A person sits in their pajamas on the edge of a bed with their eyes closed. Sun is shining through a window forming a bright patch on the ground.

What is Different?

When you live with Alzheimer's, you and your family always ask questions. Like, did I take my pills today? Did I eat breakfast? What can I do to help? I find myself asking a lot of questions about the situations I find myself in.

Many of you know that routine is extremely important to those living with dementia. Many don't realize how important it is until they are taken out of their element. I try to take every situation and analyze it the best I can. I am trying to train my family to do the same, but it is much harder for them. Hopefully, some of these tips will help others think about situations differently.

Family vacations are different

My husband and I just returned from the beach with my son, his wife, and their two children, ages 2 and 5. As much as I love them, I knew this would be difficult.

My son and his family live in a different city, so it is difficult for them to understand what I am going through. But as I began to think about the trip, I realized that some things would have to be dealt with upfront. My big thing was my "quiet time."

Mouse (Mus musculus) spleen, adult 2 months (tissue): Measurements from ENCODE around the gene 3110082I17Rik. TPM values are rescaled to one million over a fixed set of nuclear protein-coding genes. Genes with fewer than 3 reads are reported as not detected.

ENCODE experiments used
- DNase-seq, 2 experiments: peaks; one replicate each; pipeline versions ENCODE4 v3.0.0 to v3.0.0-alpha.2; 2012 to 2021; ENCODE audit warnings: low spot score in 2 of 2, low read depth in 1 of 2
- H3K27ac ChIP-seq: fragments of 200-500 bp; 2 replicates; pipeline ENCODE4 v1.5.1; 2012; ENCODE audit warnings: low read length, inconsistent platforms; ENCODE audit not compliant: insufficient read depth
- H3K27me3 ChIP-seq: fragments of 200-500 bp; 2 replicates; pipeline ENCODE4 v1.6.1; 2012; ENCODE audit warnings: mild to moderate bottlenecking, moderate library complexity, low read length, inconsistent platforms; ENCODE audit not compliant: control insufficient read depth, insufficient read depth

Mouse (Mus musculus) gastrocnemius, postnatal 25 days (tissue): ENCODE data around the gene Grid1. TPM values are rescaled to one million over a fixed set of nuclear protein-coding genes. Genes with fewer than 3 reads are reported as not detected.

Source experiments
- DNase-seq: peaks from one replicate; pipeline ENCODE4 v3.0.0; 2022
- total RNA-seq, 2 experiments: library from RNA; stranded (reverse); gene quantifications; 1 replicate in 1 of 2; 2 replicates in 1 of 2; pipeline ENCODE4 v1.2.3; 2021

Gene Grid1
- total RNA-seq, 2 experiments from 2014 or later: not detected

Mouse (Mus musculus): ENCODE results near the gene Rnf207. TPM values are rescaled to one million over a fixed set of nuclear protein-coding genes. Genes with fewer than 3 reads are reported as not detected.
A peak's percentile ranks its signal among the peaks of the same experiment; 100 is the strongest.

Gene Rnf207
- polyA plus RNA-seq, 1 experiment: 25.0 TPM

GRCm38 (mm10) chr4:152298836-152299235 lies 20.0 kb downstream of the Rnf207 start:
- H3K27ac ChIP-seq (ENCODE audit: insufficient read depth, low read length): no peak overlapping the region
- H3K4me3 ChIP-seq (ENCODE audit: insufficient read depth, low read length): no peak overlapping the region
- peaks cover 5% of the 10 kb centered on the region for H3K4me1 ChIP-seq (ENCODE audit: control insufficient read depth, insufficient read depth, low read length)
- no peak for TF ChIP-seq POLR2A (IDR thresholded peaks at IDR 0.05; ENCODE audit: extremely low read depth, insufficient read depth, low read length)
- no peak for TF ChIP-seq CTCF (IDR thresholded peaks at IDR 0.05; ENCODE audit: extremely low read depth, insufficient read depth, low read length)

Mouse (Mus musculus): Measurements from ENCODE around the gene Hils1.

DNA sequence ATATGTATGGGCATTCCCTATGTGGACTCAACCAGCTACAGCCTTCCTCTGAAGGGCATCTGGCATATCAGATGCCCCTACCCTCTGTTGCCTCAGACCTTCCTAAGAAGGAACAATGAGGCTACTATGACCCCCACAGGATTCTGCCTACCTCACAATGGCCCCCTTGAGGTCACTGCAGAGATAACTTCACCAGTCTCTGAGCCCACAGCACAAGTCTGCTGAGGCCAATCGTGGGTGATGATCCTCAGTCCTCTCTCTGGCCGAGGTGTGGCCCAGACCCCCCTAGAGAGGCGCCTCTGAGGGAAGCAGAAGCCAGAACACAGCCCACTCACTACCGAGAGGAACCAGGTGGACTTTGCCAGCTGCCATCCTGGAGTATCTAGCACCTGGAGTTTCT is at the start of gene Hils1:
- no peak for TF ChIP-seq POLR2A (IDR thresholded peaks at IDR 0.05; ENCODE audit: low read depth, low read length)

Quiet time with Alzheimer's disease

I need a lot of time by myself. Unfamiliar surroundings, noise, and lots of people in a tiny space confuse me. There is too much going on — too many stimuli to deal with at once. So, negotiating my quiet time was something I needed to do upfront. I needed to let them know that I wasn't always going to do the things they wanted to do, I needed to go to bed early, and saying no to doing some things with the kids was ok.

When the kids got too noisy, I needed to excuse myself, with no one taking offense. The vacation was a week-long, but we decided only to stay five days. That gave them some family time without us, and five days was just long enough. Setting boundaries before an activity makes it easier for everyone than arguing about things when you get to your destination.

The same is true for other things. Think ahead and figure out what will be different in your situation.

What is different with Alzheimer's?

If someone is visiting a loved one with dementia, let them know ahead of time that it is taxing on your loved one and to limit the time they visit. That is a "different" experience for your loved one, which can take a toll on them.

Think ahead if you are taking a loved one out to church, a restaurant, or a drive. Is it going to be noisy? Is it going to be cold or hot? How far will they have to walk? If it is a totally unfamiliar place you are taking them to, be by their side all the time. It is very unsettling to go into an area that is foreign to them.

Are there going to be lots of people there that will get them overstimulated? You might think getting them out to socialize is great, and it is - to a point. Gatherings of people can be pretty overwhelming, and most likely, the person with dementia cannot tell you that it is overwhelming, so you need to watch for clues. Don't tire them out.

What seems normal to you is not customary to those of us with Alzheimer's.

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